Sunday, August 26, 2012

Lots Going On

 As some may have noticed, my blogging frequency has been a bit inconsistent over the last year. I’ll admit to it, but won’t make any excuses. It’s just the way things go sometimes. While content has been a little slow on the blog, I have been staying active (outside of my day-time job) with various other projects and personal goals – and on that note, I would like to share some of my latest accomplishments over the last year or so.

My latest and current involvement is with the Virginia Master Gardener Program. I’ve always enjoyed and had a love for gardening ever since I was a child working in my dad’s garden. Now, as a Master Gardener, it’s an opportunity to share that joy and knowledge with others in my community.

VCEMGI’m officially half way through the program after completing the 50 hours of classroom training. Interns are required to volunteer an additional 50 hours during their first year before becoming an official certified Master Gardener. It may sound like a lot but the hours are easy when it’s something you enjoy doing, and the volunteer opportunities are endless. I’ve already racked up quite a few hours already and see no issue completing the requirement way ahead of schedule. If interested in learning more about the Master Gardener program visit your local Cooperative Extension office or website.

VMNLOGOtidewaterchapterPrior to entering the Master Gardener class, I completed the a similar curriculum that’s more focused on the natural history of Virginia, known as the Virginia Master Naturalist (VMN) program. As an amateur naturalist looking to learn more, I knew this training was meant for me.

For those unaware, the Master naturalist program is a volunteer program consisting of educators, citizen scientist and stewards helping to conserve and manage its natural resources and public lands. The program is organized into regional chapters that are overseen by statewide committees. My local chapter is the Tidewater Master Naturalist (TMN). The basic training course is tailored to fit its local environment and community, so no two courses are exactly the same.

Similar to the Master Gardener program, the process for becoming certified typically takes 6 to 12 months and requires the completion of classroom training and then completing the required 40 hours of approved volunteer service. If you’re from VA, check out a list of local chapters in your area here.  Most other states offer this program as well.

I signed up for evening classes last spring and leaped in with others that shared the same enthusiasm about nature as I did. My favorite part of the class was the field training. Our class was involved in lots of fun activities like hiking the trails in First Landing State Park.

Hike, First Landing State Park, Virginia Beach, VA

While there, we met up with a group of folks from the Coastal Virginia Wildlife Observatory to witness and learn about their bird banding program.

Yellow-rumped warbler

Another field trip had us birding with local legendary birder Bob Ake in the Great Dismal Swamp.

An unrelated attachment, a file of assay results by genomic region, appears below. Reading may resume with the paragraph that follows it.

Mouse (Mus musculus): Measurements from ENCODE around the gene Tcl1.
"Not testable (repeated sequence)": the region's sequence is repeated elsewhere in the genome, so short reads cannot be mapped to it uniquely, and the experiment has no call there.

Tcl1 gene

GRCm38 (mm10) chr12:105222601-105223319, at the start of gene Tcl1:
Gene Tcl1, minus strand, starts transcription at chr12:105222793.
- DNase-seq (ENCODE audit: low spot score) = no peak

Great Dismal Swamp, Hiking

I still have more hours to complete prior to certification, but the fun has just begun!

Explore the opportunities in your own community to see if one or both of these programs would be a good fit for you.


Visit us on Facebook:

Suffolk Master Gardener Association:

Tidewater Master Naturalist:

Saturday, August 11, 2012

Sunflowers in the Garden

 One of my favorite summertime annuals is the sunflower. Sunflowers come in a wide variety of sizes and colors. They begin blooming in late summer and provide lots of color at a time when lots of other blooms begin to fade. However, the main reason I enjoy growing them in my own garden is for their wildlife value.

Sunflowers are great companion plants planted near a vegetable garden. They attract lots of pollinators as well as other beneficial insects that help contribute to the overall health of the garden. They also attract lots of butterflies and would make a great selection for the butterfly garden as well. As sunflowers mature, birds, especially finches, love to feed on their protein-rich seeds. It’s an all-around great summer annual for the attracting wildlife to the garden.

Many varieties nowadays come in various colors and have more than one bloom on the stalk, like these ‘Sunny Babe’ Sunflowers.

Sunny Babe Sunflower

A new sunflower I added to my own garden this year is Tithonia, aka Mexican Sunflower (Tithonia rotundiflora). While it is related, it’s not a sunflower in the conventionally known sense. It’s slightly shorter in height and has larger, bushier leaves coming out of its stem. The center part of the flower is yellow as opposed to the regular sunflower's brownish color. Many compare the flower to the looks of a dahlia, but the color ranges in different varieties are only found in the red-yellow-orange portion of the spectrum. It’s native to Mexico and Central America.

This flower is an excellent attractant for butterflies, hummingbirds and lots of other pollinators.

Tithonia, Mexican Sunflower, Tiger Swallowtail

Tithonia, Mexican Sunflower, Butterfly

These guys grow to a height of 5 to 7  feet! I’ll definitely be saving seeds from these for next year.

This was a volunteer sunflower that came up near my birdfeeder filled with sunflower seeds. Notice the large shaped disk.

Large Sunflower, Sunflower seeds

This sunflower was definitely bred for seed production. This variety (unknown) would make an excellent choice for attracting birds to the backyard. I’ll try to save some of these seeds for next year if the birds don’t beat me to it first.

Sunflowers are an all-time garden favorite that provide that feel-good cheery aspect to the garden. They are remarkably tough and easy to grow. Give them a try in your own garden.